One of the hardest decisions that families have to make is to move a loved one from their home into a care facility. All other factors aside, the health and safety of your loved one comes first. Questions can arise about the appropriateness of a loved one’s home. How well do the features of the home meet their current needs? If he/she has difficulty with balance or climbing stairs; is a two story house still the proper place to live? If your father forgets to turn off the stove or has difficulty shopping and determining if food is still fresh enough to eat; should he still be in situation where he cooks for himself? In what ways are the person’s disabilities incompatible with his/her current environment and level of care?
Another factor that guides placement in a care facility is the availability of a local caregiver. Caregiver fatigue and care issues that exceed the caregiver’s comfort zone are often reasons for a move. When a person is living in their home or a family member’s home with assistance, a variety of services are pulled together to meet their needs. Any gap or change in services means that the caregiver must step in to fill the gap. The caregiver in most cases also manages the web of services supporting the senior.
Sometimes the person’s needs exceed what the caregiver can provide. How can a caregiver who works outside the home get up several times a night to care for a loved one? What happens when an individual needs more care with personal hygiene then the caregiver can comfortably provide? Statistics show that incontinence is a common reason for placement. When an individual requires 24 hour care, a care facility may be a more economical solution than providing a one on one caregiver in the home.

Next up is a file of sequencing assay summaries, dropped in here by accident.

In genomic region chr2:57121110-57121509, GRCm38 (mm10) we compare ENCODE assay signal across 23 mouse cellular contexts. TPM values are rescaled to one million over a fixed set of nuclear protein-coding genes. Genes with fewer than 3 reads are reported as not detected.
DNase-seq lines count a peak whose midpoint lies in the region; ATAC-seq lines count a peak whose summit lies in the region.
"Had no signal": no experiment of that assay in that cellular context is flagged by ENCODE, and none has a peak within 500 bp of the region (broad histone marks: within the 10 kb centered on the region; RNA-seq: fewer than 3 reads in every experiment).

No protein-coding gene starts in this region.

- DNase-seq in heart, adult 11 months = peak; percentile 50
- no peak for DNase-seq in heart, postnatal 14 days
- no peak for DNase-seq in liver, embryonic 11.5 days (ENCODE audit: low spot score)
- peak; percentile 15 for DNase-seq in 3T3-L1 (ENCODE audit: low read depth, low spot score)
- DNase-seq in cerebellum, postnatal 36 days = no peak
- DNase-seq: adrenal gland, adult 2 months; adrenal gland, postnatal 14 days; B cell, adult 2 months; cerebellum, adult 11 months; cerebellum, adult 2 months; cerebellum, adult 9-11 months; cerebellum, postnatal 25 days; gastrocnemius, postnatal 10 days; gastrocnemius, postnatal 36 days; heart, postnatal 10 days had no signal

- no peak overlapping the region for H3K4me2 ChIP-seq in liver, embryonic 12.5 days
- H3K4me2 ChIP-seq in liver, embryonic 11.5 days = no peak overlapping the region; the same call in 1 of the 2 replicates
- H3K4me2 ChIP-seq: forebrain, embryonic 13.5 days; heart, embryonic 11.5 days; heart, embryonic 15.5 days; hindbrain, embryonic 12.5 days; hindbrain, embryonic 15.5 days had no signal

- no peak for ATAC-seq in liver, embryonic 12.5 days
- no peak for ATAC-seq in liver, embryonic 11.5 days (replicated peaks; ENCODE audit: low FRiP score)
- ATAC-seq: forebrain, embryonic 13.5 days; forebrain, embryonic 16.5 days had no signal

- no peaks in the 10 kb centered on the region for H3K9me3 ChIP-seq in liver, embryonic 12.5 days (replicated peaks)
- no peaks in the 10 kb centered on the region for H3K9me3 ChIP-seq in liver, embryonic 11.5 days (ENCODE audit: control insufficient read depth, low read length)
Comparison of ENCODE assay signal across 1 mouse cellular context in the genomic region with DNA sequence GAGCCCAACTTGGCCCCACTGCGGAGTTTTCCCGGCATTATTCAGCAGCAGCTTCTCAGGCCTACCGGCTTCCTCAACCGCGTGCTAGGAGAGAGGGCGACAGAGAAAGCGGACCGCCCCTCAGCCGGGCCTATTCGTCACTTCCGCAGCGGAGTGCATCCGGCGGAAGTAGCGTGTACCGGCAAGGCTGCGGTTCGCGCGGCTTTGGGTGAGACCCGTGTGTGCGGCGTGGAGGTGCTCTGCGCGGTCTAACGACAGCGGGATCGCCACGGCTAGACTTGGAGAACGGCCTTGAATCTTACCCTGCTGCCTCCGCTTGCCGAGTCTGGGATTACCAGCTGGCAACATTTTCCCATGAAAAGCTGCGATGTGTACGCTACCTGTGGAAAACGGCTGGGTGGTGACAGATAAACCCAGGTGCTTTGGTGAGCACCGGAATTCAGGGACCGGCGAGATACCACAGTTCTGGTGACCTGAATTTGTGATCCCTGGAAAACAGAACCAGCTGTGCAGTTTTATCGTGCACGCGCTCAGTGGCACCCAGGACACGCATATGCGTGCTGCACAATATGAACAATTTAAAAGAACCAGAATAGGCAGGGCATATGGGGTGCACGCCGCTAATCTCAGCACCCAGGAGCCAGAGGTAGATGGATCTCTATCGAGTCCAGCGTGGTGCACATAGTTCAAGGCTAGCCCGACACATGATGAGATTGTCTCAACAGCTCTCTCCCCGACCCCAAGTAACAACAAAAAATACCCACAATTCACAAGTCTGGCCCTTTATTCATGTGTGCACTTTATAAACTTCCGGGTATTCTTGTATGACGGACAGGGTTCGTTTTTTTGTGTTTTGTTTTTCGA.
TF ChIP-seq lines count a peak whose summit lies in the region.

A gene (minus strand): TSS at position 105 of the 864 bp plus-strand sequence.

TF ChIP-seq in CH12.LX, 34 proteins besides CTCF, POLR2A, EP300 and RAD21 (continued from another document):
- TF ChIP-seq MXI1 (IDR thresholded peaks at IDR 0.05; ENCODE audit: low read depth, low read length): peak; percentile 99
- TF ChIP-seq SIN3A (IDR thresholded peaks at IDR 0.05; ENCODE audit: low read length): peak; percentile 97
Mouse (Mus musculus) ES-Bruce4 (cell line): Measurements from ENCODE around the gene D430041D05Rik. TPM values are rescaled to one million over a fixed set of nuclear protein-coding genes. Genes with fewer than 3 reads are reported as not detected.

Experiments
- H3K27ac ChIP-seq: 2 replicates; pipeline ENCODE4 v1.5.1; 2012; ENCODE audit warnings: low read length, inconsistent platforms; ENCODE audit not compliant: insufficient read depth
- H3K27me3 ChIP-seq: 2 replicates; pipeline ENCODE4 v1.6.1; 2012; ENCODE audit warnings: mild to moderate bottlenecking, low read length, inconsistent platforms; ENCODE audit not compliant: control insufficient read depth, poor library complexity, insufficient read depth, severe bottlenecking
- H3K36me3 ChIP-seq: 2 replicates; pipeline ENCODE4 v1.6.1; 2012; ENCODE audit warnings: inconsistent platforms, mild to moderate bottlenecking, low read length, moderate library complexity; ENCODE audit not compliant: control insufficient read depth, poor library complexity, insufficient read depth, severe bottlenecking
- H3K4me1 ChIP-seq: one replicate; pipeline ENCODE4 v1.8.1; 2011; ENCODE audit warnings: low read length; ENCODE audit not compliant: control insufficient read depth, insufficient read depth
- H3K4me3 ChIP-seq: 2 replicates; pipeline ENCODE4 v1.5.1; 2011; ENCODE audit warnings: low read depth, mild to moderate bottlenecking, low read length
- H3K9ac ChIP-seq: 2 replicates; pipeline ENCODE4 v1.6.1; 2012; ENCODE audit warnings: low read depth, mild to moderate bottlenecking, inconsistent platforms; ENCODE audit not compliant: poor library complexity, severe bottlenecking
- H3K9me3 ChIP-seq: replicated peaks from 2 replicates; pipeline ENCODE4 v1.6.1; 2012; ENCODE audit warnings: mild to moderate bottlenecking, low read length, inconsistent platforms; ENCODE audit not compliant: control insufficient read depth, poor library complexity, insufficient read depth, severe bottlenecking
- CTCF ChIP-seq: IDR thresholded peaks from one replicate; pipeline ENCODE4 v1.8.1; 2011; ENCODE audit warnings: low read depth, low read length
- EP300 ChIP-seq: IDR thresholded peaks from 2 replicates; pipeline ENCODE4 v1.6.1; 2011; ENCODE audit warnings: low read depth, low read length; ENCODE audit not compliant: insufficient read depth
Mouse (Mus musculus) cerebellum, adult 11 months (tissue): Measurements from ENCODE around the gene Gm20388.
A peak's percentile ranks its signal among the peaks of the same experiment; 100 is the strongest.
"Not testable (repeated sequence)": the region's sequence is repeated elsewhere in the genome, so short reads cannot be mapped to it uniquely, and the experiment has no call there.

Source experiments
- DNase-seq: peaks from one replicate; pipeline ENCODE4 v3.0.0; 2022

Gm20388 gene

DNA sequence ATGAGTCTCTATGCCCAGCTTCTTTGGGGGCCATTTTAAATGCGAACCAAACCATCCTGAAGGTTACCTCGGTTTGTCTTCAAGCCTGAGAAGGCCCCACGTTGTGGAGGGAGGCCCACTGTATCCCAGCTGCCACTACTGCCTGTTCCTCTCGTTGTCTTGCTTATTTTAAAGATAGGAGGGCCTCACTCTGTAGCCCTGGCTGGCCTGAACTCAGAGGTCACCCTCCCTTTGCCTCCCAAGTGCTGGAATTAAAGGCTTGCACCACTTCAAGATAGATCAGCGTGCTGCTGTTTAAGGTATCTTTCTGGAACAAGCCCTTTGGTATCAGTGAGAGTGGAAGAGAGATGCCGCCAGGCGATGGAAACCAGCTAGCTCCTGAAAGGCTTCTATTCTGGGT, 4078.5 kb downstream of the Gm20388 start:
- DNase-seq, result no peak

When considering a move, start with an assessment of your loved one’s abilities. A geriatric assessment looks at all aspects of your loved one’s abilities. The process assesses his/her abilities on social, emotional, cognitive and physical levels. From the assessment, a care plan is developed with recommendations about what types of support are needed for your loved one to function effectively. The care plan can help you understand if home care is still an option with further support and services added to the mix. It can help you understand what type of care facility is appropriate for your loved one. Geriatric assessments and care plans are not one time events but rather a snapshot of a moment in time that need to be regularly updated.
Conduct a financial review. What assets, investments, insurance and/or savings does your loved one have available to pay for care? If the individual has a spouse or dependent child, how will their ongoing care be funded? What are your loved one’s wishes for a financial funding such as Medicaid. A meeting with a financial advisor may be necessary to understand your options.
On your own and with the support of caregiving professions, learn about the types of care facilities that are available in your community. Begin touring the facilities to get a feel for how they are run. Checklists are available on the web, to help you evaluate and compare one residence to another. Visiting and interviewing at care facilities is often emotionally difficult which makes it hard to rationally assess what you are seeing. The checklists and a comparison spreadsheet rating the costs and amenities of each facility will help with your decision making.